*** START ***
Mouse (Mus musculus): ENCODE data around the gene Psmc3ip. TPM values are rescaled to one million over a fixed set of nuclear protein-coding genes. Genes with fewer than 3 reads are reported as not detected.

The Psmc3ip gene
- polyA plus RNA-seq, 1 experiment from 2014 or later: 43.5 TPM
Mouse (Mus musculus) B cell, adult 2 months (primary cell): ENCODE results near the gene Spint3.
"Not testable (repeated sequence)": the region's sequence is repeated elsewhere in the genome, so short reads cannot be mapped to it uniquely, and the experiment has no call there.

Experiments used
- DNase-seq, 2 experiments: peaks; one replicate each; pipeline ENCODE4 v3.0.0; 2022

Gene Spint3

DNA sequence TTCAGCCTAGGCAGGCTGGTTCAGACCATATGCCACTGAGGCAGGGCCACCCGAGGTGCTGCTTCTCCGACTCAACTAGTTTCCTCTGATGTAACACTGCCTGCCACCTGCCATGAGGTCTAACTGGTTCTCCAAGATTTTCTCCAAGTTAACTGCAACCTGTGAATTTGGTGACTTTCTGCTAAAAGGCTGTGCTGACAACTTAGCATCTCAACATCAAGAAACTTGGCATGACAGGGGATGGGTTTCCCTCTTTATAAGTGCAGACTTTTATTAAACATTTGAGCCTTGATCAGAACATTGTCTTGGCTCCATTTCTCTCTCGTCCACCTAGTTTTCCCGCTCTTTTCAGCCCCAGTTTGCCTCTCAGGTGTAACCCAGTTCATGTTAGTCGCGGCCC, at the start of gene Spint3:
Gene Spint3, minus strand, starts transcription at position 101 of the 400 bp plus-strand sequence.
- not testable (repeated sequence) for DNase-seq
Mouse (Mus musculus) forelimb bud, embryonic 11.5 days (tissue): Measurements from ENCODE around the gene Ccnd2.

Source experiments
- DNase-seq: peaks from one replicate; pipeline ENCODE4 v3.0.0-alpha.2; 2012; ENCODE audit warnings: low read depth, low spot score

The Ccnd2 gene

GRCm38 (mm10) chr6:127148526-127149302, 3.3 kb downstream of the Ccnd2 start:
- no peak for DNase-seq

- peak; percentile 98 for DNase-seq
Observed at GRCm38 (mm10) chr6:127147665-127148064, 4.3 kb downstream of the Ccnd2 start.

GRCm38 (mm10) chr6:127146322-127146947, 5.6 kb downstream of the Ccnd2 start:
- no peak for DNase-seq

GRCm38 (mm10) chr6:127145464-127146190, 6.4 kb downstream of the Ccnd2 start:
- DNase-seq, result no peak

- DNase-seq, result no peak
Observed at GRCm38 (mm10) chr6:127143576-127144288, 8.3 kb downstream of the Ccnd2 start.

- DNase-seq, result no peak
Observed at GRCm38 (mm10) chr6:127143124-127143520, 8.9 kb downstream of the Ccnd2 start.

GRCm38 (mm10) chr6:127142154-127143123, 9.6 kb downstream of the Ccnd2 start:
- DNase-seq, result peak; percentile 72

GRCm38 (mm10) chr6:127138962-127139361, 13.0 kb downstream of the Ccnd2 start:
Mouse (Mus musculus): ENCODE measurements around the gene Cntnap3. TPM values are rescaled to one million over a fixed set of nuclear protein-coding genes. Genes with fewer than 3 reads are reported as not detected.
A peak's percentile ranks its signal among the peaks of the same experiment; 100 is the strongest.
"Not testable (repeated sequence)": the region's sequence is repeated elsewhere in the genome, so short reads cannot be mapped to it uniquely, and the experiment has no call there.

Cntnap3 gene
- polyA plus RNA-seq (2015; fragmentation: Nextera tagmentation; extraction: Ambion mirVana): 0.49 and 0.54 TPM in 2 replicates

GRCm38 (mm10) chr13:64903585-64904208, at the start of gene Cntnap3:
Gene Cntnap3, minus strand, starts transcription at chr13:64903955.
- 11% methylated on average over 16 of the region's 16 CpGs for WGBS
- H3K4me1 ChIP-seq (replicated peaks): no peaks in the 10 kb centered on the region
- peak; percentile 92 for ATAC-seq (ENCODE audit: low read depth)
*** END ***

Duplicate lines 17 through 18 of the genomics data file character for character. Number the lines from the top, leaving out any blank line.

- no peak for DNase-seq

- peak; percentile 98 for DNase-seq